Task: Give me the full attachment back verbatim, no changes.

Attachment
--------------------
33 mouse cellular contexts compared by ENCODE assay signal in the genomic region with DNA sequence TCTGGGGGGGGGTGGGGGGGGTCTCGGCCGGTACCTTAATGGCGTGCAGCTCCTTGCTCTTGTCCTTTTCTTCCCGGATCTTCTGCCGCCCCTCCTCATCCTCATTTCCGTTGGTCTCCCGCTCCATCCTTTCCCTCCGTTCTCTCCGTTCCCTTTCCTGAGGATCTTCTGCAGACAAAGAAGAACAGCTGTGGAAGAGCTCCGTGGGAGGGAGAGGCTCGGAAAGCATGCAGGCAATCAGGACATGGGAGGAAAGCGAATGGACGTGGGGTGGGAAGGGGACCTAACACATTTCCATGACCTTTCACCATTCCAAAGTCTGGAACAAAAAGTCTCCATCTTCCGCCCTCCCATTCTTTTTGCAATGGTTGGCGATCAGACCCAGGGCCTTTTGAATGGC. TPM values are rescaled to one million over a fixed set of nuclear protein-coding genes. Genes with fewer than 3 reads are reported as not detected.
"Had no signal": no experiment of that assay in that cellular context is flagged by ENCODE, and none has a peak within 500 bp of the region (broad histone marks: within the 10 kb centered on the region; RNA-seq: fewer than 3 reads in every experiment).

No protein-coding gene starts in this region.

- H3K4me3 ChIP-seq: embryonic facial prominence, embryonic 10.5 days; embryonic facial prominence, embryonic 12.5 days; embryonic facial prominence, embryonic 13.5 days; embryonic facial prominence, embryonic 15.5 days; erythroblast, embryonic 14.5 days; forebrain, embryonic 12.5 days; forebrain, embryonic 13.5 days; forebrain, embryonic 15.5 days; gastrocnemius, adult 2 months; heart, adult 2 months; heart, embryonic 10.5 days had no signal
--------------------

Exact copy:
33 mouse cellular contexts compared by ENCODE assay signal in the genomic region with DNA sequence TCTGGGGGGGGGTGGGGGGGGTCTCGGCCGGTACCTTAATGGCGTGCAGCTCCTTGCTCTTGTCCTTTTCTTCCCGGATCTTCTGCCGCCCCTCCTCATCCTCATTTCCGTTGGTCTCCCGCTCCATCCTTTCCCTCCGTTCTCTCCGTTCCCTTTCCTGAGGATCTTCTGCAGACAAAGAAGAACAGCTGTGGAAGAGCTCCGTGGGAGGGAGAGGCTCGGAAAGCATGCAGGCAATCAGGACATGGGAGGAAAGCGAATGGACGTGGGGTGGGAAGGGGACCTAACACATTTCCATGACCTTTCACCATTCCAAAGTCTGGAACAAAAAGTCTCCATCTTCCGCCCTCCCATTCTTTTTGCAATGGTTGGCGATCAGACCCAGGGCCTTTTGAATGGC. TPM values are rescaled to one million over a fixed set of nuclear protein-coding genes. Genes with fewer than 3 reads are reported as not detected.
"Had no signal": no experiment of that assay in that cellular context is flagged by ENCODE, and none has a peak within 500 bp of the region (broad histone marks: within the 10 kb centered on the region; RNA-seq: fewer than 3 reads in every experiment).

No protein-coding gene starts in this region.

- H3K4me3 ChIP-seq: embryonic facial prominence, embryonic 10.5 days; embryonic facial prominence, embryonic 12.5 days; embryonic facial prominence, embryonic 13.5 days; embryonic facial prominence, embryonic 15.5 days; erythroblast, embryonic 14.5 days; forebrain, embryonic 12.5 days; forebrain, embryonic 13.5 days; forebrain, embryonic 15.5 days; gastrocnemius, adult 2 months; heart, adult 2 months; heart, embryonic 10.5 days had no signal